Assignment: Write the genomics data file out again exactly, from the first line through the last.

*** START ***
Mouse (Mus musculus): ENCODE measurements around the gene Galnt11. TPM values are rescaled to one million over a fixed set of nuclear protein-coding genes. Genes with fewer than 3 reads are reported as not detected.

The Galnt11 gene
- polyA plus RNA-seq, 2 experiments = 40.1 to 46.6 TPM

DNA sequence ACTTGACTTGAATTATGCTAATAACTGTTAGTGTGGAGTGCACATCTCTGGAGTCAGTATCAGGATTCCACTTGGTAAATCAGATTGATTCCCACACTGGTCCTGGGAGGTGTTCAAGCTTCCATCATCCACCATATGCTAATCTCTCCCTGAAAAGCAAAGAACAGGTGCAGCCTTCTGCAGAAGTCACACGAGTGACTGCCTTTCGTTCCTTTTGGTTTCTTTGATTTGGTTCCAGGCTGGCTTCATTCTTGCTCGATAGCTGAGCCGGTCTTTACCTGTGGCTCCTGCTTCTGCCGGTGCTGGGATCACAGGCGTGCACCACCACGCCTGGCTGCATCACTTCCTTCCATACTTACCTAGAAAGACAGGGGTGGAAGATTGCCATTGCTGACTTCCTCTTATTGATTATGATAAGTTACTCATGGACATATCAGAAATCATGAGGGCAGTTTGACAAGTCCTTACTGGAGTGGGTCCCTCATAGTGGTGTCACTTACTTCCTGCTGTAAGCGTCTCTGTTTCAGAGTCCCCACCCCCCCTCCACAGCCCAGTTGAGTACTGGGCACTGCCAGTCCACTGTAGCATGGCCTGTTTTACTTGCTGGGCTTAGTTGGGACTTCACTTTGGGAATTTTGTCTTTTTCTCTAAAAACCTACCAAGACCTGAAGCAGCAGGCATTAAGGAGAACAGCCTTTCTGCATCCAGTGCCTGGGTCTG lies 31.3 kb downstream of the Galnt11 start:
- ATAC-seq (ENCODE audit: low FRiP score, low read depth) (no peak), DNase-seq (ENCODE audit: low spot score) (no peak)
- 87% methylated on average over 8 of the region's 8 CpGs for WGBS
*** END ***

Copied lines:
Mouse (Mus musculus): ENCODE measurements around the gene Galnt11. TPM values are rescaled to one million over a fixed set of nuclear protein-coding genes. Genes with fewer than 3 reads are reported as not detected.

The Galnt11 gene
- polyA plus RNA-seq, 2 experiments = 40.1 to 46.6 TPM

DNA sequence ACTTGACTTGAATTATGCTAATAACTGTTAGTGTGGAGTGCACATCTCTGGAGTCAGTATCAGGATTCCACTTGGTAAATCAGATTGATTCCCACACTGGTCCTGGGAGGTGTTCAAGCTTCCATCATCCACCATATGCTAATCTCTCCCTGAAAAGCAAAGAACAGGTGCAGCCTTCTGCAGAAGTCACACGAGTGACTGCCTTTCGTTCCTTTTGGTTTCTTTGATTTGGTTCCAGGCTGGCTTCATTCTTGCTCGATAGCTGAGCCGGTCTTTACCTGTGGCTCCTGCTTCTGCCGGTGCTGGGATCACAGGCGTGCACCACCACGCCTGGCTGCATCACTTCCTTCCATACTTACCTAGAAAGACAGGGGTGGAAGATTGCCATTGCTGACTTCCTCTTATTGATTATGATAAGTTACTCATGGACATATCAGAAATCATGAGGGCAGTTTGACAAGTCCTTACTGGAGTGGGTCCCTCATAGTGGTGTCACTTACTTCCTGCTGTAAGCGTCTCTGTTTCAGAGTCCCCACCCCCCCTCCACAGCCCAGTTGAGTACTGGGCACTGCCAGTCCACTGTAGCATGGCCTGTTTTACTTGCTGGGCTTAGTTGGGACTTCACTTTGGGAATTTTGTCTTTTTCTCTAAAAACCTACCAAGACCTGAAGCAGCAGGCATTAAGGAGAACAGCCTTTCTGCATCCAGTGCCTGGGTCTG lies 31.3 kb downstream of the Galnt11 start:
- ATAC-seq (ENCODE audit: low FRiP score, low read depth) (no peak), DNase-seq (ENCODE audit: low spot score) (no peak)
- 87% methylated on average over 8 of the region's 8 CpGs for WGBS